In the News – Why Fruit Flies Like Beer!

By Chris Williams on February 16, 2013.

fruit flyWith summer and baseball season approaching, it seems like a good time to ask that eternal question, “Why do flies like beer?” That’s just what entomologists at University of California Riverside did, and they came up with the answer.

In case this sounds like frivolous research to you, know that Anupama Dahanukar, whose lab conducted the research, hopes that the knowledge of how flies detect chemicals can help us better understand how taste and smell works in humans.

The first assumption was that fruit flies are simply attracted to sugars in the beer. To test that, Dahanukar’s lab planned an experiment that would give the flies a choice between beer and sugar water to see whether they had a preference. The researchers selected a pale ale for the test because pale ales have low sugar content.

This research project sounds like a graduate student’s dream—a thesis that involves beer. “I remember it was a Saturday”, graduate student Zev Wisotsky said. “I grabbed the beer at the grocery store, came into the lab, and performed the two-choice assay.” The assay forced the fruit flies to choose between a sip of beer and a sip of sugar water. The flies went for the beer.

All very good, but the researchers still didn’t know why the flies preferred the beer. “The answer, as it turns out, was quite simple,” said Dahanukar. Turns out the flies were attracted to glycerol in the beer. Glycerol is the same stuff that’s in antifreeze; it tastes sweet but it’s not a sugar. In beer, glycerol is made by yeast during fermentation.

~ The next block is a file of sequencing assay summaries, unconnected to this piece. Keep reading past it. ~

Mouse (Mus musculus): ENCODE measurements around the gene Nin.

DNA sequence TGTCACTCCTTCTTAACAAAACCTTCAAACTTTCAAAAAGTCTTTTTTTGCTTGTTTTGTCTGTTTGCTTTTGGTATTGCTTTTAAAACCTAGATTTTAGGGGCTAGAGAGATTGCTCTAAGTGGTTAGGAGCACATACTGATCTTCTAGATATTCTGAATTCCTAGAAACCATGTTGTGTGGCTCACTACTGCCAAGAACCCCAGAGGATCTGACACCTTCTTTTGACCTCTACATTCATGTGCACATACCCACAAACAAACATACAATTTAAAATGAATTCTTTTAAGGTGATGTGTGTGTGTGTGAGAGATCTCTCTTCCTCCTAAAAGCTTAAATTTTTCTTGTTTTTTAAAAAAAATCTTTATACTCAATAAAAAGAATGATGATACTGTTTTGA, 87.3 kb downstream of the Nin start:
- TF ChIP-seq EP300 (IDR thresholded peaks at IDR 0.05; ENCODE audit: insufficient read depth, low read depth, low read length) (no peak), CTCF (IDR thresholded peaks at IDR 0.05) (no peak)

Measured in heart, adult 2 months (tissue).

“Taste becomes important only after the fly makes physical contact with food,” said Dahanukar. A fly first locates food sources using its odor receptors…then, after landing on food, the fly uses its taste system to sample the food for suitability in terms of nutrition and toxicity.” A receptor in the fly’s mouthparts is responsible for recognizing the good taste of beer.

The researchers went on to discover the particular gene responsible for the flies’ ability to detect glycerol. When they bred fruit flies that were missing that gene and applied the same test, the gene-less flies choose the sugar water instead of the beer. In the real world though, you’re still going to have to fight the fruit flies for your beer.

(Sources: NPR, 11/25/11; Science Daily, 11/11/11)

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